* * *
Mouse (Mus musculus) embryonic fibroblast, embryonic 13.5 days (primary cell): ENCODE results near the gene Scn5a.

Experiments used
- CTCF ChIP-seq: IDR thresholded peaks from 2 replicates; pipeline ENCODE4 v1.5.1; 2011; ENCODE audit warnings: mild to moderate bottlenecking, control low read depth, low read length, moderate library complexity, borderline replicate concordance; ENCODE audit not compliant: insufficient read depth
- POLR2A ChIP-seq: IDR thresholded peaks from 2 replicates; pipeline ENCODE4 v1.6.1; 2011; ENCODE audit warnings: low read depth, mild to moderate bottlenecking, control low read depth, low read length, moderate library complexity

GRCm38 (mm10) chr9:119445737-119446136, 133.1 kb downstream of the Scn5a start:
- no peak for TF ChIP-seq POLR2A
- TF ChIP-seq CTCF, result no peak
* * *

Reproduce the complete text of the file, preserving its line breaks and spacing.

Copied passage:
Mouse (Mus musculus) embryonic fibroblast, embryonic 13.5 days (primary cell): ENCODE results near the gene Scn5a.

Experiments used
- CTCF ChIP-seq: IDR thresholded peaks from 2 replicates; pipeline ENCODE4 v1.5.1; 2011; ENCODE audit warnings: mild to moderate bottlenecking, control low read depth, low read length, moderate library complexity, borderline replicate concordance; ENCODE audit not compliant: insufficient read depth
- POLR2A ChIP-seq: IDR thresholded peaks from 2 replicates; pipeline ENCODE4 v1.6.1; 2011; ENCODE audit warnings: low read depth, mild to moderate bottlenecking, control low read depth, low read length, moderate library complexity

GRCm38 (mm10) chr9:119445737-119446136, 133.1 kb downstream of the Scn5a start:
- no peak for TF ChIP-seq POLR2A
- TF ChIP-seq CTCF, result no peak